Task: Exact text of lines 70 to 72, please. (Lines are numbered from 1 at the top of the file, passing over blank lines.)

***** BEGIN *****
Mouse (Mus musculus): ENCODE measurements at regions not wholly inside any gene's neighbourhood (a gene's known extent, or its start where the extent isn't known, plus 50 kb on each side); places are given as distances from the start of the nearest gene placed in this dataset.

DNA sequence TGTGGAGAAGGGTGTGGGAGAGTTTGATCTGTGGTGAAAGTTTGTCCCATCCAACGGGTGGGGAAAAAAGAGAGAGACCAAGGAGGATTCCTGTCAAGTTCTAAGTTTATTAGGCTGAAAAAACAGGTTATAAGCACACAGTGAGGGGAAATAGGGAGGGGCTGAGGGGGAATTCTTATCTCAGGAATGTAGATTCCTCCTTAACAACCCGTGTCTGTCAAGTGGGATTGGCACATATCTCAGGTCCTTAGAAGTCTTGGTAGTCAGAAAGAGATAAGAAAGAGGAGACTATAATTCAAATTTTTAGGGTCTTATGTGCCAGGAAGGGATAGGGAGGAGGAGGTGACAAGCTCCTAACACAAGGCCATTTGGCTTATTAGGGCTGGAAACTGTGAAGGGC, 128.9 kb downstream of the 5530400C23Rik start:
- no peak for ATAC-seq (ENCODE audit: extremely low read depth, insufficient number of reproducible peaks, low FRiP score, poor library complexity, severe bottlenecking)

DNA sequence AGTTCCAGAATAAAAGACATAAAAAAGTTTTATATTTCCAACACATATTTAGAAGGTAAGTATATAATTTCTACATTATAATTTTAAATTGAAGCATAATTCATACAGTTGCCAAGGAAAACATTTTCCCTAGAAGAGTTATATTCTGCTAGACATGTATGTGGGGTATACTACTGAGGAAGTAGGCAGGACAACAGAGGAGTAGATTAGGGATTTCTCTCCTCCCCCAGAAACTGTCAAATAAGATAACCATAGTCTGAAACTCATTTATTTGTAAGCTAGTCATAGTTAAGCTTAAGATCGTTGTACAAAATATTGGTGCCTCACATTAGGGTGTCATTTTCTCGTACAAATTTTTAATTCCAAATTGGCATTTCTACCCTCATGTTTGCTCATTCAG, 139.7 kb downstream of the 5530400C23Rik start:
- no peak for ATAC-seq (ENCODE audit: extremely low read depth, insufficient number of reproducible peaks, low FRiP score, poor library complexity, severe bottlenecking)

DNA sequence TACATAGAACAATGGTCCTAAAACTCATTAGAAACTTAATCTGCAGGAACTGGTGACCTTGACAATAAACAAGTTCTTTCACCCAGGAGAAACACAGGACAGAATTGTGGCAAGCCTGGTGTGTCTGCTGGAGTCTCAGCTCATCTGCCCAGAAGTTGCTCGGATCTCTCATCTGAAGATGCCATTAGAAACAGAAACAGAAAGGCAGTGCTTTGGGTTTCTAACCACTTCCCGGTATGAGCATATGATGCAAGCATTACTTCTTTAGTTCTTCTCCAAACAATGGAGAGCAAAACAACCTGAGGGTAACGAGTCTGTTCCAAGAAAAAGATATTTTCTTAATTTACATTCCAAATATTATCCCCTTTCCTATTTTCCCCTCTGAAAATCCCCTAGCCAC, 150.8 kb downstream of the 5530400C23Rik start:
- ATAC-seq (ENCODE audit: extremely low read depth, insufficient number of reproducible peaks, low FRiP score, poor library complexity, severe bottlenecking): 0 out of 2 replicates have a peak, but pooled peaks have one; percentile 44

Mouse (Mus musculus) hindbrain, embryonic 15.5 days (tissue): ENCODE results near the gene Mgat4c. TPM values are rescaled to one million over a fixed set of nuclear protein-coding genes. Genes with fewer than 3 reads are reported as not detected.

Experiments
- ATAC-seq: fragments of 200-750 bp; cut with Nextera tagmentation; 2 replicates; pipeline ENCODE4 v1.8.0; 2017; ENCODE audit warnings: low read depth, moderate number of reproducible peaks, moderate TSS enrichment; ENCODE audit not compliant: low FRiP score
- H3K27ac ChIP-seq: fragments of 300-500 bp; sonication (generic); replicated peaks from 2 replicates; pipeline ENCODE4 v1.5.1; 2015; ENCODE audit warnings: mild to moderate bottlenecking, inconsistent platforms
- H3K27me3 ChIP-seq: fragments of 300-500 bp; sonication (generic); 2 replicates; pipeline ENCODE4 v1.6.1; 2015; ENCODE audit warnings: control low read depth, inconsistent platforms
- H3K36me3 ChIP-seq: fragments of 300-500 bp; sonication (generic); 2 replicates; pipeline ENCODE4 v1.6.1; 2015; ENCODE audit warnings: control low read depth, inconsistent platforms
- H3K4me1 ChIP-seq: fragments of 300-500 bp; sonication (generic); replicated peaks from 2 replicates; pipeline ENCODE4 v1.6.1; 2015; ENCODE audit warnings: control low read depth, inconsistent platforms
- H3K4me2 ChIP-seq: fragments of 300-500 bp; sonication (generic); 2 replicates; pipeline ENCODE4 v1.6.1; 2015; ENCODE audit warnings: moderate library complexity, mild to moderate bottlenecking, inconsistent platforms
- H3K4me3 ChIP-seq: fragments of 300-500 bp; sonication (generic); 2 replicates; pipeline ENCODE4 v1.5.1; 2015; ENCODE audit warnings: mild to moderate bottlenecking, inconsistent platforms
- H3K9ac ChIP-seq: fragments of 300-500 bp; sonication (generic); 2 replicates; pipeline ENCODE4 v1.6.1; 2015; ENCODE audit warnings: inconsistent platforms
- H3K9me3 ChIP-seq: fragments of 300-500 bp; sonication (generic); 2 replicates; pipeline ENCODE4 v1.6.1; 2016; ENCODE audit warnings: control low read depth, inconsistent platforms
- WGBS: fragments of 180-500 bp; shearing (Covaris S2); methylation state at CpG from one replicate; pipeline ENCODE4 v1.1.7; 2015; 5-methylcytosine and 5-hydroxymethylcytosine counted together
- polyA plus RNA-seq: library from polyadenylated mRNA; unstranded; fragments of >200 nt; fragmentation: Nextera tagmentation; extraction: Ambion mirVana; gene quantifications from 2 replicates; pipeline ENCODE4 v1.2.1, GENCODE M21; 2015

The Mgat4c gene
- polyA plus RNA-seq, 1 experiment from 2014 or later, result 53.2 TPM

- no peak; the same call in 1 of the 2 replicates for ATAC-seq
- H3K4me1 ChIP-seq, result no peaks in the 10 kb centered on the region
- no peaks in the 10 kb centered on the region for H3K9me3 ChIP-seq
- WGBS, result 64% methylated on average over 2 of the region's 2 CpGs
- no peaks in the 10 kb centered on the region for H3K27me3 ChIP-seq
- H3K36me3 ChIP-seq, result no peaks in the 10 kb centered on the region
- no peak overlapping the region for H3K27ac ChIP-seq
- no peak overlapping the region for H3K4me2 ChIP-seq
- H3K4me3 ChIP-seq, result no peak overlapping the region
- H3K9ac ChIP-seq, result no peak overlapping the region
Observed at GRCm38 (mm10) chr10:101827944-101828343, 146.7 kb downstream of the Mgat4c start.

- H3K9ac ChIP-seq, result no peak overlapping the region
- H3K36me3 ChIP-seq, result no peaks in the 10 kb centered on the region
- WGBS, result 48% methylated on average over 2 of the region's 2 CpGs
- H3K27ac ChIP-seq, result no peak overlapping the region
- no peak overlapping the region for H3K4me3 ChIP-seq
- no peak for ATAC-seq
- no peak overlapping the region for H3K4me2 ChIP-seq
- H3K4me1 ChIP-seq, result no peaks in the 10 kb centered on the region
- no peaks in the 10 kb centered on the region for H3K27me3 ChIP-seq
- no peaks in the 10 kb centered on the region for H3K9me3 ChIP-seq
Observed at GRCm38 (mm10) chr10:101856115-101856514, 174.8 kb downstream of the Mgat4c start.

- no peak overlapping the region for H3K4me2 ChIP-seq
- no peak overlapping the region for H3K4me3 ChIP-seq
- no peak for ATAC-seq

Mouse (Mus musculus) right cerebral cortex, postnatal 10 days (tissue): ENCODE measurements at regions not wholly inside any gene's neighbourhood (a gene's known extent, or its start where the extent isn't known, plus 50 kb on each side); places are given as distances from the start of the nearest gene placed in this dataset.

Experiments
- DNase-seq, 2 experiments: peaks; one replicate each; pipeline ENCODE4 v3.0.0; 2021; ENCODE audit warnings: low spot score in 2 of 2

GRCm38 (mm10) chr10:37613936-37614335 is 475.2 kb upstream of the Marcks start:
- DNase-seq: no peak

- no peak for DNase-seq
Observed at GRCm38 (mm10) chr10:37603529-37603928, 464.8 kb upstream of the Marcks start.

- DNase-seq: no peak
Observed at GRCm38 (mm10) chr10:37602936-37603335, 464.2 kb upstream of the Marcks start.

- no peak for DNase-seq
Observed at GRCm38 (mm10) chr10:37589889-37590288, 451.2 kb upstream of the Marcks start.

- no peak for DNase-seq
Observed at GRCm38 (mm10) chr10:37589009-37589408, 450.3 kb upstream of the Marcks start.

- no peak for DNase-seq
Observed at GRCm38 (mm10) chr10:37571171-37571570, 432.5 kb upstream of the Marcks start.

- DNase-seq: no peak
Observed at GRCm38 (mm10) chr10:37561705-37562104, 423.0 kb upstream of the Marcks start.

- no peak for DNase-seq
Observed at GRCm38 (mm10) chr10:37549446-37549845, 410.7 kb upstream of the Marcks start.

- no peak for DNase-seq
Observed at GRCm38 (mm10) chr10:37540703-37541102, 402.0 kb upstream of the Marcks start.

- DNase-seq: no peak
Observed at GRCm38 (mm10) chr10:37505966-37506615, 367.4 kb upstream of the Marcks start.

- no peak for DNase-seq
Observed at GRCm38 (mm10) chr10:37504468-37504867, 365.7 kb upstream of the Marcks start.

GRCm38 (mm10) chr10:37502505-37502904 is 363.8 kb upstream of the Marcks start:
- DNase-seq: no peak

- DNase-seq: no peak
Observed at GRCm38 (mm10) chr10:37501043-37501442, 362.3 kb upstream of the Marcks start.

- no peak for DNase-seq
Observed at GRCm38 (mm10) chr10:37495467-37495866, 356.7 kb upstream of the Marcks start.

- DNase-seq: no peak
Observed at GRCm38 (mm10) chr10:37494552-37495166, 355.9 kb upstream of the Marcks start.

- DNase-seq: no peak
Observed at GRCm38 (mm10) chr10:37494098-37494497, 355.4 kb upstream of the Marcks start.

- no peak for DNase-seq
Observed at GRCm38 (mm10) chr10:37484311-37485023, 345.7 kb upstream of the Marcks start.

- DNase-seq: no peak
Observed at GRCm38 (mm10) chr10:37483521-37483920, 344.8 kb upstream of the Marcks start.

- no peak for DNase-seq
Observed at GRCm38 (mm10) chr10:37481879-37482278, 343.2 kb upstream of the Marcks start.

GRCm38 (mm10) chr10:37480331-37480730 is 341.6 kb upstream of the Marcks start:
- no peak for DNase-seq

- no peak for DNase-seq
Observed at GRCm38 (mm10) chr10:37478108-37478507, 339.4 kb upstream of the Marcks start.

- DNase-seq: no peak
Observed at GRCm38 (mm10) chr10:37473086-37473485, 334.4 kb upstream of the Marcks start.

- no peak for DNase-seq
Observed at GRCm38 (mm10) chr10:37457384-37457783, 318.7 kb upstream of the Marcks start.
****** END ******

Observed at GRCm38 (mm10) chr10:37505966-37506615, 367.4 kb upstream of the Marcks start.

- no peak for DNase-seq
Observed at GRCm38 (mm10) chr10:37504468-37504867, 365.7 kb upstream of the Marcks start.